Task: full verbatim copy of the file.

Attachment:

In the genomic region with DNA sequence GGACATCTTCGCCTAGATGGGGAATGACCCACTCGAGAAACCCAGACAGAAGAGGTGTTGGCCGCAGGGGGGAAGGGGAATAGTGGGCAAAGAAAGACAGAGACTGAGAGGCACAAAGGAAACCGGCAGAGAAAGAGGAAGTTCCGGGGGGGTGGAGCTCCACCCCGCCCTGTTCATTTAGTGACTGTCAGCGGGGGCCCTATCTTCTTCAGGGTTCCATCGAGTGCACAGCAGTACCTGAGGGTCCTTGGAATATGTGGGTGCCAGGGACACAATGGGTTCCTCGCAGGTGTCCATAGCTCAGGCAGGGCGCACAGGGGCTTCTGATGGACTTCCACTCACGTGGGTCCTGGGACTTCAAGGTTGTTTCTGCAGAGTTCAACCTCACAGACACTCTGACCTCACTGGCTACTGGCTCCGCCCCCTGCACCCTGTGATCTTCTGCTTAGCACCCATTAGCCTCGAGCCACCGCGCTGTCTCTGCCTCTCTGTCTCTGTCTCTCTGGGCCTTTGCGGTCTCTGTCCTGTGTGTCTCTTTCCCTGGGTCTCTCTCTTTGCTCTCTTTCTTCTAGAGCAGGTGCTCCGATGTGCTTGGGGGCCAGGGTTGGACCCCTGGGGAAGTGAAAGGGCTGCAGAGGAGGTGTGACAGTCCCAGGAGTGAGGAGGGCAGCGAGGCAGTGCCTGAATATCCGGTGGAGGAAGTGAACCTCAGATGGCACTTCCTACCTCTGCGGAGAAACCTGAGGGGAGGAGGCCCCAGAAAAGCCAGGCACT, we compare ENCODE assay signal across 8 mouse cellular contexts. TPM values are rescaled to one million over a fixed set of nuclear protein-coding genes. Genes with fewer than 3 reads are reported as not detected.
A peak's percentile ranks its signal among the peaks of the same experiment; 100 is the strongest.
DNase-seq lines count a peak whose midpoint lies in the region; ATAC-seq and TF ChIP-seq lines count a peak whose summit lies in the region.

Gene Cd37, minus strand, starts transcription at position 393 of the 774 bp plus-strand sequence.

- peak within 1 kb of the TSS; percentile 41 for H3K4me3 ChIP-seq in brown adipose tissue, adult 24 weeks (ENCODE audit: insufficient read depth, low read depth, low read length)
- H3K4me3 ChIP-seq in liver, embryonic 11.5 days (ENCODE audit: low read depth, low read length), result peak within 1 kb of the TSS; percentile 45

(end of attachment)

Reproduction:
In the genomic region with DNA sequence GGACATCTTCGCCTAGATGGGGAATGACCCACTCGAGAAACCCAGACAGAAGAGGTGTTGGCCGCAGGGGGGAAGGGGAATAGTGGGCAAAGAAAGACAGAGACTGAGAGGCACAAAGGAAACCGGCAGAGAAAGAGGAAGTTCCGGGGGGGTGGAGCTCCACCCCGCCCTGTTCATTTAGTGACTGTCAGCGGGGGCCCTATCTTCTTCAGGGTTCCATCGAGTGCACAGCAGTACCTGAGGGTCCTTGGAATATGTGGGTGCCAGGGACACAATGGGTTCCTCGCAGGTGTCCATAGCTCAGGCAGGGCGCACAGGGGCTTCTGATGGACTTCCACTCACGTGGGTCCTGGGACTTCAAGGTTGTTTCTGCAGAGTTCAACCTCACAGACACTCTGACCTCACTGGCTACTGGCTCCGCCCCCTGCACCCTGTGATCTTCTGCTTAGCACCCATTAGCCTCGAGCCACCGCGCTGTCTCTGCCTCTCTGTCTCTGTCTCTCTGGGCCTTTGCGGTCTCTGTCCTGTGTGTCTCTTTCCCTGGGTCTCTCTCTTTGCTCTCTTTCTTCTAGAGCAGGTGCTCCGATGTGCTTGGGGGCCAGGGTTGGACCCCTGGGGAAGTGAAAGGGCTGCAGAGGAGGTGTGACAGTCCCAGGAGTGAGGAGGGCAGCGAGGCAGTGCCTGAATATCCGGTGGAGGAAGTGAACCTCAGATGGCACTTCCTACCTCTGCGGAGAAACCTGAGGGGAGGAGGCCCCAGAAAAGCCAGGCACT, we compare ENCODE assay signal across 8 mouse cellular contexts. TPM values are rescaled to one million over a fixed set of nuclear protein-coding genes. Genes with fewer than 3 reads are reported as not detected.
A peak's percentile ranks its signal among the peaks of the same experiment; 100 is the strongest.
DNase-seq lines count a peak whose midpoint lies in the region; ATAC-seq and TF ChIP-seq lines count a peak whose summit lies in the region.

Gene Cd37, minus strand, starts transcription at position 393 of the 774 bp plus-strand sequence.

- peak within 1 kb of the TSS; percentile 41 for H3K4me3 ChIP-seq in brown adipose tissue, adult 24 weeks (ENCODE audit: insufficient read depth, low read depth, low read length)
- H3K4me3 ChIP-seq in liver, embryonic 11.5 days (ENCODE audit: low read depth, low read length), result peak within 1 kb of the TSS; percentile 45